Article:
Shortly after a six-month commercial eviction moratorium enacted by Oregon ended in October, Atlas Youngs Bay sought to kick out Ross Stores from the North Coast Shops along U.S. Highway 101 for nonpayment of rent.

Ross and Atlas eventually reached a settlement, avoiding the loss of the first major retailer on the North Coast since the start of the coronavirus pandemic. But the legal squabble highlighted the tenuous situation faced by commercial tenants hurting during the coronavirus but still beholden to landlords.

Oregon banned commercial evictions from April through October, during which time many businesses closed or lost business amid restrictions meant to stem the spread of the coronavirus. The end of the moratorium began a six-month grace period lasting through March by which tenants could cover unpaid rent.

Atlas based its eviction claim on more than $14,000 of unpaid rent in October. The landlord also claimed that Ross had racked up more than $70,000 in unpaid rent during the moratorium not subject to the eviction case. The two parties eventually reached a private settlement, and Ross, a tenant of the shopping center since 2003, remained in place.

Few evictions

The North Coast has thus far avoided a rush of commercial evictions. Real estate attorneys said that owes to the symbiotic relationship between landlords and tenants.

J. David Zehntbauer, a partner at Portland law firm Dunn Carney LLP who specializes in real estate litigation, said landlords have the option of agreeing to a repayment plan with tenants or ratcheting up the pressure with an eviction process.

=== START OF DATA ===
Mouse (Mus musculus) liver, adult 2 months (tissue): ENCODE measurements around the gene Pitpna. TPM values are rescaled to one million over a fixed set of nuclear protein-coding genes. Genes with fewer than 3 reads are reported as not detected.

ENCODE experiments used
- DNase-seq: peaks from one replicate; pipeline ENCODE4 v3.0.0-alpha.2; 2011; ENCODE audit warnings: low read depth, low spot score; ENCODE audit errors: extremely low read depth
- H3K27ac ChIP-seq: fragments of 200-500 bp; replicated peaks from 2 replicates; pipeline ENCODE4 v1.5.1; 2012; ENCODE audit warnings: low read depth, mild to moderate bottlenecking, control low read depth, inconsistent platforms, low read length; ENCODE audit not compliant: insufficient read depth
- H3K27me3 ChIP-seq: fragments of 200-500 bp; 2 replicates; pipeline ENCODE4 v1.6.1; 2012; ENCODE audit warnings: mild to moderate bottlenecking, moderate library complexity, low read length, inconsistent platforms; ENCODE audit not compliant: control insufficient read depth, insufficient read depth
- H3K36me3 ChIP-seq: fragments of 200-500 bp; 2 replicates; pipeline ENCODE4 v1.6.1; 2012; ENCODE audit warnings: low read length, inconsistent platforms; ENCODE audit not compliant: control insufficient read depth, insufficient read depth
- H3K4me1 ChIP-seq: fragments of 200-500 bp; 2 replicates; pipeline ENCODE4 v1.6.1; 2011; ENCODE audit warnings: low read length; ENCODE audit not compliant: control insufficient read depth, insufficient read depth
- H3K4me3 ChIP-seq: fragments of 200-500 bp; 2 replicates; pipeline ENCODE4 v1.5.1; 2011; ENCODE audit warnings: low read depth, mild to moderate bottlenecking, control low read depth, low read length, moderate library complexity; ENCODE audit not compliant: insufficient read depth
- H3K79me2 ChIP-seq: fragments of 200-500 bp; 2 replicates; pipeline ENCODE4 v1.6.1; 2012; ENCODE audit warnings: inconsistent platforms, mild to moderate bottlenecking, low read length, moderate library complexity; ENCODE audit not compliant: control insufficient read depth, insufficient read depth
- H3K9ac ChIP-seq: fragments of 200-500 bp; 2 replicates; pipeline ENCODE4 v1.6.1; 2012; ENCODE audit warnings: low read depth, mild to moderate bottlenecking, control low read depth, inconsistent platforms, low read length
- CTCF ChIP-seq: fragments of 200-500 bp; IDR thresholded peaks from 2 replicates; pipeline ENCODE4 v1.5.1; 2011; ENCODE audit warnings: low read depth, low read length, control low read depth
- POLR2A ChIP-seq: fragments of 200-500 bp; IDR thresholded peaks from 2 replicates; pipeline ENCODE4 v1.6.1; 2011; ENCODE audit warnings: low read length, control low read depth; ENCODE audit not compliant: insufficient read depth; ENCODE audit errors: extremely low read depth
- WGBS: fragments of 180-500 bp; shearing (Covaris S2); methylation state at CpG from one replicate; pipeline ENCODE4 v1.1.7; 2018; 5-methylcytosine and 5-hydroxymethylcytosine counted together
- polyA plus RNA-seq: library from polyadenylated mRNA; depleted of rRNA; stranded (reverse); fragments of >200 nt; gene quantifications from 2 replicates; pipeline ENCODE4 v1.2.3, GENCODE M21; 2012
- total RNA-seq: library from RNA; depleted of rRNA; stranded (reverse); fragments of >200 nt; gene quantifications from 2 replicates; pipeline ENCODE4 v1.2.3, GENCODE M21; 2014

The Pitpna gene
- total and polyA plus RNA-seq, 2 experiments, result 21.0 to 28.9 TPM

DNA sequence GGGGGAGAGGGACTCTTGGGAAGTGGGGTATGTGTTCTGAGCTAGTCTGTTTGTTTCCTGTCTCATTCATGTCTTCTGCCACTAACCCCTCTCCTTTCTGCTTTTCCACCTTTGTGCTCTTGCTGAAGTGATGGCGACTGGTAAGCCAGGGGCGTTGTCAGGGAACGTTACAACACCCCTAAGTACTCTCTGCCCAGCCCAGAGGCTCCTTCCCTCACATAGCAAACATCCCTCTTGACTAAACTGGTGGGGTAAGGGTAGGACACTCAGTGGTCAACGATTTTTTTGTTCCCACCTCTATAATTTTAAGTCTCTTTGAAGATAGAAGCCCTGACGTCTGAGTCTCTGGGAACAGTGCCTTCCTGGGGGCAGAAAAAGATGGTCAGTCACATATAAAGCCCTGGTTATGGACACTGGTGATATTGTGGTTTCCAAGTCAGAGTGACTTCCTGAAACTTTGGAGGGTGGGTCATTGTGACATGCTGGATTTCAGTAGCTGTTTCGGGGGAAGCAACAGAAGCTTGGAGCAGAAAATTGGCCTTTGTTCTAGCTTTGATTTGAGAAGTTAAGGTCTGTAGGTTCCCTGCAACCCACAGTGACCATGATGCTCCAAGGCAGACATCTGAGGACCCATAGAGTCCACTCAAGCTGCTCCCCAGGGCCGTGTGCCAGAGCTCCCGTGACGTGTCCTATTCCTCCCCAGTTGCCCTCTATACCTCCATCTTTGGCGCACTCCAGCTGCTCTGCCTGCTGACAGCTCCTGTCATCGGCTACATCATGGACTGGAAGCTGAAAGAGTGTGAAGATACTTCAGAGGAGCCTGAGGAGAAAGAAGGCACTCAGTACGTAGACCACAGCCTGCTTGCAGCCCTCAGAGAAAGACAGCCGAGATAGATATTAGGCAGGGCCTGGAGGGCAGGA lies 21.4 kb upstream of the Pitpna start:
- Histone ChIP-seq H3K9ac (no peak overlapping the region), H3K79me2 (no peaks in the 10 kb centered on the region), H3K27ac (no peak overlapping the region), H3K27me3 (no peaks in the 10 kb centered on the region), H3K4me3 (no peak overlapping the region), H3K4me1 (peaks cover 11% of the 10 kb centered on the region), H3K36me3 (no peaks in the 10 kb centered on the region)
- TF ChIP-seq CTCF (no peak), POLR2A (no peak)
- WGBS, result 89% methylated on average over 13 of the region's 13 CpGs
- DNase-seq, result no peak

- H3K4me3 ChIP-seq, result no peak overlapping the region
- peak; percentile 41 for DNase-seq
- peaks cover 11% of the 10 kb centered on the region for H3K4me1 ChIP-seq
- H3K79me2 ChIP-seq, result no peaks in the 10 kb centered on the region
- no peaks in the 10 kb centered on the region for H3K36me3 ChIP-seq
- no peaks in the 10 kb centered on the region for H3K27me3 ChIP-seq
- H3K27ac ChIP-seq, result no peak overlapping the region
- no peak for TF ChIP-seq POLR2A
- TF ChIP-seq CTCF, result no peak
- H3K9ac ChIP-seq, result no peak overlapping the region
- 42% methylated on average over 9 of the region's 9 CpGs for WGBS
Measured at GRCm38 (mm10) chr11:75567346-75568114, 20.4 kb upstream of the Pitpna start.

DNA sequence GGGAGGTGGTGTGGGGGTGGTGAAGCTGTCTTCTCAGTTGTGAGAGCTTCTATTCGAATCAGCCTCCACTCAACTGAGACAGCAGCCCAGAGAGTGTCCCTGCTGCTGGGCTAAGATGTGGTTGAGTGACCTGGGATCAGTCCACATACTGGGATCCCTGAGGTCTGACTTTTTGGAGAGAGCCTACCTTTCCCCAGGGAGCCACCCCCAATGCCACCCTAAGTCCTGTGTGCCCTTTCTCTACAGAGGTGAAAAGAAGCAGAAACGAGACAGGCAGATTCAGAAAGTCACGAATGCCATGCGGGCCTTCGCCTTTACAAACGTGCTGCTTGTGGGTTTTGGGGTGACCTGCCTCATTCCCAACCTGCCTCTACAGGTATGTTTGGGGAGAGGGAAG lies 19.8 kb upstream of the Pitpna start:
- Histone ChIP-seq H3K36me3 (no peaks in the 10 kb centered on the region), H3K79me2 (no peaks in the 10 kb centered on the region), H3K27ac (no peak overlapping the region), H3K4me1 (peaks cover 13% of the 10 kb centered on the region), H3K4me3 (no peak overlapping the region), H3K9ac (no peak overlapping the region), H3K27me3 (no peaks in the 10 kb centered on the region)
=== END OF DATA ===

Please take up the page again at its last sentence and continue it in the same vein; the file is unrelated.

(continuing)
“A majority of what I have seen is that landlords and tenants… have been able to reach resolutions,” Zehntbauer said. “Landlords, as a general rule, don’t really want empty spaces in their buildings. And they also understand that it’s not like there’s a whole bunch of new tenants clamoring to get into these spaces while we’re still under these difficult circumstances.”

Christian Zupancic primarily practices real estate law along the Oregon Coast. He said most businesses probably decided earlier in the pandemic whether they could afford to keep storefronts.

“The ones that feel like they can weather the storm, usually they can work out a good arrangement with their landlord,” Zupancic said. “And the ones that feel like they are going to shut down their doors will find a way to just leave anyway.”

Restaurant choices

Several regional eateries have thus far closed up shop, deciding they could not make it work without more financial support.

Christopher and Jennifer Holen, owners of the Baked Alaska seafood restaurant in Astoria, decided to close the business and abandon the expansive ground-floor space on Pier 12 they’d occupied for nearly 20 years, fearful they could not get enough sales to make ends meet. The couple downsized into a small to-go lunch counter called Nekst in a building next door.

“I just pulled the plug,” Christopher Holen said. “I said, ‘You know what? Let’s build something that’s COVID-proof.’

“I’m just glad I’m still youngish and can start over with something new.”

Oregon recently extended the residential eviction moratorium through June. Business groups had unsuccessfully pushed for an extended moratorium on commercial evictions. Zupancic said it came down to priorities.

“It’s one thing to close up shop and try a different business, but it’s a whole other thing to try to find a place to live,” Zupancic said. “You always need a place to live. You may not always have a business. One of those things is more of a dire circumstance than the other.”

New help coming

In December, Congress approved a new $900 billion stimulus bill, including $284 billion for a new round of forgivable loans through the Paycheck Protection Program. Borrowers are required to use 60% of the forgivable loan on payroll costs, while the other 40% can be used for operating costs including utilities, rent and mortgages.

“I’m obviously hopeful that the next round of PPP loans allows folks to right the ship and to address the nonpayment balance from April to September,” Zehntbauer said. “The grace period’s done March 31. So come April … if folks haven’t been able to make a deal, my prediction is there probably will be an increase in commercial litigation.”

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